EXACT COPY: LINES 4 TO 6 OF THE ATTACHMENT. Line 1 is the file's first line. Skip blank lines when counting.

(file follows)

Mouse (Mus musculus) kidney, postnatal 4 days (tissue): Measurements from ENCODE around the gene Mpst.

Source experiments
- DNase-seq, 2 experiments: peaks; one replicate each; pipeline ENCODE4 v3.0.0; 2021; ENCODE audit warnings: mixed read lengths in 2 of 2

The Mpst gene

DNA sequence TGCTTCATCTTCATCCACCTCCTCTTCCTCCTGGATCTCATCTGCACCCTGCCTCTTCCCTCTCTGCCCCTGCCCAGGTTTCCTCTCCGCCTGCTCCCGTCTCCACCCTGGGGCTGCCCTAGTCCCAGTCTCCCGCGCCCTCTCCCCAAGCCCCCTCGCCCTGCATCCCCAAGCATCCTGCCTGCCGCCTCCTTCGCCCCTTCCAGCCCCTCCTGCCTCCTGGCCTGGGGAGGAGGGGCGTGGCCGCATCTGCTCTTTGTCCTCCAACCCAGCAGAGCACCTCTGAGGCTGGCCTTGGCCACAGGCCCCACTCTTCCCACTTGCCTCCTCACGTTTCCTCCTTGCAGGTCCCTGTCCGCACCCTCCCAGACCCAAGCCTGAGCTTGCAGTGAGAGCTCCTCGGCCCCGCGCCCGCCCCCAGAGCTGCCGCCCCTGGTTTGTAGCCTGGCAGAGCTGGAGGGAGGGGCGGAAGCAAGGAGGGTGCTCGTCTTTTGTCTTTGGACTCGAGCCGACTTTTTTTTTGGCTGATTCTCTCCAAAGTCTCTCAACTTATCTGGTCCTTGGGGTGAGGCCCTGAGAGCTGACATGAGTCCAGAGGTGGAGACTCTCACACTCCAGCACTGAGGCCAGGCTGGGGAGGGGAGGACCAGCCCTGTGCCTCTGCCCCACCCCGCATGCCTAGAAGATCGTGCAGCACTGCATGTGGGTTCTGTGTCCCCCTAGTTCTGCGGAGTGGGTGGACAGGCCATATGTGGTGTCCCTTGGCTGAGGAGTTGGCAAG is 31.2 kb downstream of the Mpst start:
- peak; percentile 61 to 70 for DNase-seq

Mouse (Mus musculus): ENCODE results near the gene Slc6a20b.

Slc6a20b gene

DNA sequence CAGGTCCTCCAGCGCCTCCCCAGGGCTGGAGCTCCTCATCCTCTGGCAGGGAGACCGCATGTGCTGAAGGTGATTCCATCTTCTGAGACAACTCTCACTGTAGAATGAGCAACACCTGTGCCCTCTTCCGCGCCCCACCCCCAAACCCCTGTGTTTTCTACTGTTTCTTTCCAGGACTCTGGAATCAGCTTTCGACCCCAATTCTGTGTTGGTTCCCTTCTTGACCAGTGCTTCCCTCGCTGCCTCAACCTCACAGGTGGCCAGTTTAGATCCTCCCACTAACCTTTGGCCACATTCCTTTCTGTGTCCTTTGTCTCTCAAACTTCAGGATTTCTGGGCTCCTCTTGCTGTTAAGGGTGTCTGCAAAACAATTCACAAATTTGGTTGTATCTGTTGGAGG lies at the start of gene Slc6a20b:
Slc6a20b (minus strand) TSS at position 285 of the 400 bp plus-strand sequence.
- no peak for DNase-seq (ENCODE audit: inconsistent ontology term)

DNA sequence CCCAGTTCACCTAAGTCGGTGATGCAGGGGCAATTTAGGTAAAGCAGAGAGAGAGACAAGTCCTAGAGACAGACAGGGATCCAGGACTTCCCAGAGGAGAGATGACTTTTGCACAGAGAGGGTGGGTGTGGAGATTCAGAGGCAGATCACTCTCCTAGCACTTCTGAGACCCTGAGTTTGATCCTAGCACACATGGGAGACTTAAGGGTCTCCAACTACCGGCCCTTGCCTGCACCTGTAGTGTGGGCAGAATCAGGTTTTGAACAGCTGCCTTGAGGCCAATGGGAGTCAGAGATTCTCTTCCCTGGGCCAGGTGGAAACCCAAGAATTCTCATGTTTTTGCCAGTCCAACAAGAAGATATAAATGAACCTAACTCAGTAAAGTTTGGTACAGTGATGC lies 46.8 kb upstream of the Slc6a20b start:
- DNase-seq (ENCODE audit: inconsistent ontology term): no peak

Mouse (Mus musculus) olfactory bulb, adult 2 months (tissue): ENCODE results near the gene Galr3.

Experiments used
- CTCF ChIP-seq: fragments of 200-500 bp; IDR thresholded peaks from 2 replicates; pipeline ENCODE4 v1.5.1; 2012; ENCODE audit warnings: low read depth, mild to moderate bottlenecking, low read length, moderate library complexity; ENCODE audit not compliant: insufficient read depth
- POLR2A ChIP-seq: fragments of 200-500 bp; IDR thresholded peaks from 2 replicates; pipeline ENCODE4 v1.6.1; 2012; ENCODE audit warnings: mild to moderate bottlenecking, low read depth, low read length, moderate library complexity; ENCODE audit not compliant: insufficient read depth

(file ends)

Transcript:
The Mpst gene

DNA sequence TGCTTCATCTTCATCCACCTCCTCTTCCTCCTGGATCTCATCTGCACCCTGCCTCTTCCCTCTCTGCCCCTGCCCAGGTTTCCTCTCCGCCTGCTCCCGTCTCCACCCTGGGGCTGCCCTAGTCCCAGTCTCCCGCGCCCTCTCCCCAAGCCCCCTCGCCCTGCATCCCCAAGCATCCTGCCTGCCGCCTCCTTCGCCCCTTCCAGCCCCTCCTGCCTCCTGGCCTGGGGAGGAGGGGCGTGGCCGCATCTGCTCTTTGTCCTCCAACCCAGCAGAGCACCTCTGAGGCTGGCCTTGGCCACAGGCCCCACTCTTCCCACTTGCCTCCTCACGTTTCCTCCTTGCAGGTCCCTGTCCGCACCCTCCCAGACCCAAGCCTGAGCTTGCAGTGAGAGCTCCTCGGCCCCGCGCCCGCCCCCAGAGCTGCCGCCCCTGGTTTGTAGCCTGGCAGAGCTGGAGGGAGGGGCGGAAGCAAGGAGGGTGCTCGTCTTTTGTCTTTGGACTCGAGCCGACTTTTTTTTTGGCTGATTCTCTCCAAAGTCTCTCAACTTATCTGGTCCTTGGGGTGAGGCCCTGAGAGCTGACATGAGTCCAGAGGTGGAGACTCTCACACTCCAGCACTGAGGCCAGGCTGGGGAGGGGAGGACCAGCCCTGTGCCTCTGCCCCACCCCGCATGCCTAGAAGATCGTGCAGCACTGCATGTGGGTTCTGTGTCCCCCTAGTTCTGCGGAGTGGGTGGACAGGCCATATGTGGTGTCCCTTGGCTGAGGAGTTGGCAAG is 31.2 kb downstream of the Mpst start:
- peak; percentile 61 to 70 for DNase-seq